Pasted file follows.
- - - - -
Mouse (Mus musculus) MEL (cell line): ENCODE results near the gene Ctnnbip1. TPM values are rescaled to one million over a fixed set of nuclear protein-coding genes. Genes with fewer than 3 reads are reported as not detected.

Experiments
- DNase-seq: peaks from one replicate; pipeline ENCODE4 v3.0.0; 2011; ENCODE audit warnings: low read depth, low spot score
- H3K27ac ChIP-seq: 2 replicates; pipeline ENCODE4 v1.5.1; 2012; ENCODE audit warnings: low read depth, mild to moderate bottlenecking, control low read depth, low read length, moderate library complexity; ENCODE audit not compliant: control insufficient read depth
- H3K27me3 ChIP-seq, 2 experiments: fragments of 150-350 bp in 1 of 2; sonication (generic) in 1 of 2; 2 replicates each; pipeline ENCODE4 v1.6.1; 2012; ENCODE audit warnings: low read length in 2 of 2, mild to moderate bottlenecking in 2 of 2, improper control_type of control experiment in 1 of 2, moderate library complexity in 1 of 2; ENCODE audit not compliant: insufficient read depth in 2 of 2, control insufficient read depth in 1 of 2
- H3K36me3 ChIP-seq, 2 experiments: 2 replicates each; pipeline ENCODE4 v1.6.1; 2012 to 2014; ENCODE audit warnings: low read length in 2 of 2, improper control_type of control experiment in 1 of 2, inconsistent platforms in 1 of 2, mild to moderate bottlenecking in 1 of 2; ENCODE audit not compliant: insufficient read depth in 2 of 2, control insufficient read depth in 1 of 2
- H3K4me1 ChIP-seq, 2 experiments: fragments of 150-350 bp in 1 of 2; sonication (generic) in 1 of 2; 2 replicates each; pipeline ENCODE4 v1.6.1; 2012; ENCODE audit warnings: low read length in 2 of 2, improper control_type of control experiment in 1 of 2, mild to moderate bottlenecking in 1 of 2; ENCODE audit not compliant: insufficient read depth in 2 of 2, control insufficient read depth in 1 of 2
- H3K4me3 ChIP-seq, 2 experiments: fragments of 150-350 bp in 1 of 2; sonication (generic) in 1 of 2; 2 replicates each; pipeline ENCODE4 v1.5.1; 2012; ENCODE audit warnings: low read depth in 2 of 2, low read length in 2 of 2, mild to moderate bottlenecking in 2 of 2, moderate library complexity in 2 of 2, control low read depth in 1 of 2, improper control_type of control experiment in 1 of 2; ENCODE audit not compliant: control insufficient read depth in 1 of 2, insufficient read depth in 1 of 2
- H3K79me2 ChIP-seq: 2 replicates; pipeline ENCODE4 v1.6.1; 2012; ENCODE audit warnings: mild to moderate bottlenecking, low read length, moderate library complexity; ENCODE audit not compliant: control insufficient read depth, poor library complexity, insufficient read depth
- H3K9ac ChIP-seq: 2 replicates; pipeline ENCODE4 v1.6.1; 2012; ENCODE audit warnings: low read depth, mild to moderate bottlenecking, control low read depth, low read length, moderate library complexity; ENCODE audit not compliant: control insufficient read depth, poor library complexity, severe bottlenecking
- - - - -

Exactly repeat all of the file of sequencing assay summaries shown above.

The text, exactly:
Mouse (Mus musculus) MEL (cell line): ENCODE results near the gene Ctnnbip1. TPM values are rescaled to one million over a fixed set of nuclear protein-coding genes. Genes with fewer than 3 reads are reported as not detected.

Experiments
- DNase-seq: peaks from one replicate; pipeline ENCODE4 v3.0.0; 2011; ENCODE audit warnings: low read depth, low spot score
- H3K27ac ChIP-seq: 2 replicates; pipeline ENCODE4 v1.5.1; 2012; ENCODE audit warnings: low read depth, mild to moderate bottlenecking, control low read depth, low read length, moderate library complexity; ENCODE audit not compliant: control insufficient read depth
- H3K27me3 ChIP-seq, 2 experiments: fragments of 150-350 bp in 1 of 2; sonication (generic) in 1 of 2; 2 replicates each; pipeline ENCODE4 v1.6.1; 2012; ENCODE audit warnings: low read length in 2 of 2, mild to moderate bottlenecking in 2 of 2, improper control_type of control experiment in 1 of 2, moderate library complexity in 1 of 2; ENCODE audit not compliant: insufficient read depth in 2 of 2, control insufficient read depth in 1 of 2
- H3K36me3 ChIP-seq, 2 experiments: 2 replicates each; pipeline ENCODE4 v1.6.1; 2012 to 2014; ENCODE audit warnings: low read length in 2 of 2, improper control_type of control experiment in 1 of 2, inconsistent platforms in 1 of 2, mild to moderate bottlenecking in 1 of 2; ENCODE audit not compliant: insufficient read depth in 2 of 2, control insufficient read depth in 1 of 2
- H3K4me1 ChIP-seq, 2 experiments: fragments of 150-350 bp in 1 of 2; sonication (generic) in 1 of 2; 2 replicates each; pipeline ENCODE4 v1.6.1; 2012; ENCODE audit warnings: low read length in 2 of 2, improper control_type of control experiment in 1 of 2, mild to moderate bottlenecking in 1 of 2; ENCODE audit not compliant: insufficient read depth in 2 of 2, control insufficient read depth in 1 of 2
- H3K4me3 ChIP-seq, 2 experiments: fragments of 150-350 bp in 1 of 2; sonication (generic) in 1 of 2; 2 replicates each; pipeline ENCODE4 v1.5.1; 2012; ENCODE audit warnings: low read depth in 2 of 2, low read length in 2 of 2, mild to moderate bottlenecking in 2 of 2, moderate library complexity in 2 of 2, control low read depth in 1 of 2, improper control_type of control experiment in 1 of 2; ENCODE audit not compliant: control insufficient read depth in 1 of 2, insufficient read depth in 1 of 2
- H3K79me2 ChIP-seq: 2 replicates; pipeline ENCODE4 v1.6.1; 2012; ENCODE audit warnings: mild to moderate bottlenecking, low read length, moderate library complexity; ENCODE audit not compliant: control insufficient read depth, poor library complexity, insufficient read depth
- H3K9ac ChIP-seq: 2 replicates; pipeline ENCODE4 v1.6.1; 2012; ENCODE audit warnings: low read depth, mild to moderate bottlenecking, control low read depth, low read length, moderate library complexity; ENCODE audit not compliant: control insufficient read depth, poor library complexity, severe bottlenecking